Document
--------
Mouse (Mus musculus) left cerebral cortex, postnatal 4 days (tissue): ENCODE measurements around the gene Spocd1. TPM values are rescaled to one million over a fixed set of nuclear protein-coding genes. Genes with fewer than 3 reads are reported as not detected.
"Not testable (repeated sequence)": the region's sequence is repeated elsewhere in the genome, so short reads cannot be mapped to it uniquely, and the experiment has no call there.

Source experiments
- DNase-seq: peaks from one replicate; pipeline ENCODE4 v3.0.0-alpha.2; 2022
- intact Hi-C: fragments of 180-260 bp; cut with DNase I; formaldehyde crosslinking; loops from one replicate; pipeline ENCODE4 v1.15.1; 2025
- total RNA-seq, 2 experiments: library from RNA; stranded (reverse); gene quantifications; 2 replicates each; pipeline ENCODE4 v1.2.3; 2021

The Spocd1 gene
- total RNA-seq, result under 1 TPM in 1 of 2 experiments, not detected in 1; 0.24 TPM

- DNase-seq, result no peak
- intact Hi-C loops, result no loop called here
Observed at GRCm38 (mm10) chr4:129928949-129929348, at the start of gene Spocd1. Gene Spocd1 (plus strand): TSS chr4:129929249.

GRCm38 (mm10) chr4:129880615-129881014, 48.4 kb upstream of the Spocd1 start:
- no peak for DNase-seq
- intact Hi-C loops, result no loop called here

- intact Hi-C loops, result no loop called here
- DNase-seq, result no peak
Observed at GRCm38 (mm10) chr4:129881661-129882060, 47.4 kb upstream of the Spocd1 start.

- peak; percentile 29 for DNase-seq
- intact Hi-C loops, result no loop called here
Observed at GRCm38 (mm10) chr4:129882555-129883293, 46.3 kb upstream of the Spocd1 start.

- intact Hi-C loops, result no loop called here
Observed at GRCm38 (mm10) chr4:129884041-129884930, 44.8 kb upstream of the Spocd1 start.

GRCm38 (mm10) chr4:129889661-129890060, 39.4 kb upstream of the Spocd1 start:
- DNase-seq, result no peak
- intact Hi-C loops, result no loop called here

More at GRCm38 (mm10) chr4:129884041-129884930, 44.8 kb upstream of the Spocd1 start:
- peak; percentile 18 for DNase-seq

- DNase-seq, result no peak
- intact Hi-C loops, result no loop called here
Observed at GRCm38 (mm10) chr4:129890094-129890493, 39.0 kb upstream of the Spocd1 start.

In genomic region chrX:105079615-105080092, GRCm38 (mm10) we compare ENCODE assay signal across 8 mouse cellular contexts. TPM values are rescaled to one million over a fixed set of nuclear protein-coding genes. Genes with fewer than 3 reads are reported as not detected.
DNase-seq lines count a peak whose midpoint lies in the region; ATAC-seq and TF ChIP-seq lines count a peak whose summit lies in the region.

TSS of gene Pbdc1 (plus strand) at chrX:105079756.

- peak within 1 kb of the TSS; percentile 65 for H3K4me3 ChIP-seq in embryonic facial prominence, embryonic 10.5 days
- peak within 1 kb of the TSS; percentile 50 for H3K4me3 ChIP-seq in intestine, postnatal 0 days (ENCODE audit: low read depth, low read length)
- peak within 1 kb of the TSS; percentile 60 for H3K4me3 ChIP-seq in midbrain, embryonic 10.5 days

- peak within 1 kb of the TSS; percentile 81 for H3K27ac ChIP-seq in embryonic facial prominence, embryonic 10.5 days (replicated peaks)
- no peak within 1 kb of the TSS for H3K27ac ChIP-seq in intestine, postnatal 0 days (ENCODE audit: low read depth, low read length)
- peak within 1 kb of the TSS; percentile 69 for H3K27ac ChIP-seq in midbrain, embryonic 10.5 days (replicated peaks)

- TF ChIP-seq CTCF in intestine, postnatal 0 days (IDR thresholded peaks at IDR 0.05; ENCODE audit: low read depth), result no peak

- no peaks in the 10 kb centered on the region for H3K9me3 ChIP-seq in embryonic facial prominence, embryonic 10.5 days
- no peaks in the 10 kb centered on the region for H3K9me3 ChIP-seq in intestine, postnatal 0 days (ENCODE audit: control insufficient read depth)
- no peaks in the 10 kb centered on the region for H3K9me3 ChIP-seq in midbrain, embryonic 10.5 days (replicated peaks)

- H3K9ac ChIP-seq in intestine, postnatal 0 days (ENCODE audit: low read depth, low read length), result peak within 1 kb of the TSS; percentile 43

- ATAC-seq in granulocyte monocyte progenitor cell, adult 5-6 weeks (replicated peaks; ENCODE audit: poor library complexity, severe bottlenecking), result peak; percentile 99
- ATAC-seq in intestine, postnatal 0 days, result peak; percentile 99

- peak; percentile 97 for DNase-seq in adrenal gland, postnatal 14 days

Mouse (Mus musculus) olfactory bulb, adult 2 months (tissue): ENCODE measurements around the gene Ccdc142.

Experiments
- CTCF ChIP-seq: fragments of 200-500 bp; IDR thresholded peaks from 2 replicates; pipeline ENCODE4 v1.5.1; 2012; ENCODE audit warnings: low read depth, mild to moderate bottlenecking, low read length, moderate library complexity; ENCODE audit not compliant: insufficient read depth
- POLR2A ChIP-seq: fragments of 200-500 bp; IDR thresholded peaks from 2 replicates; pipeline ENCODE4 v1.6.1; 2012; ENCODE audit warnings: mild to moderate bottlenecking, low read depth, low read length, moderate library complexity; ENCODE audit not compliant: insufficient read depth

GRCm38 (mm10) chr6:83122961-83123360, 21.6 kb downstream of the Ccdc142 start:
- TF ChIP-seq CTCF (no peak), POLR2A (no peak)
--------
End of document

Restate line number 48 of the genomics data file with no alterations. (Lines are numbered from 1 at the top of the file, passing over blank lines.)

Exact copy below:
Mouse (Mus musculus) olfactory bulb, adult 2 months (tissue): ENCODE measurements around the gene Ccdc142.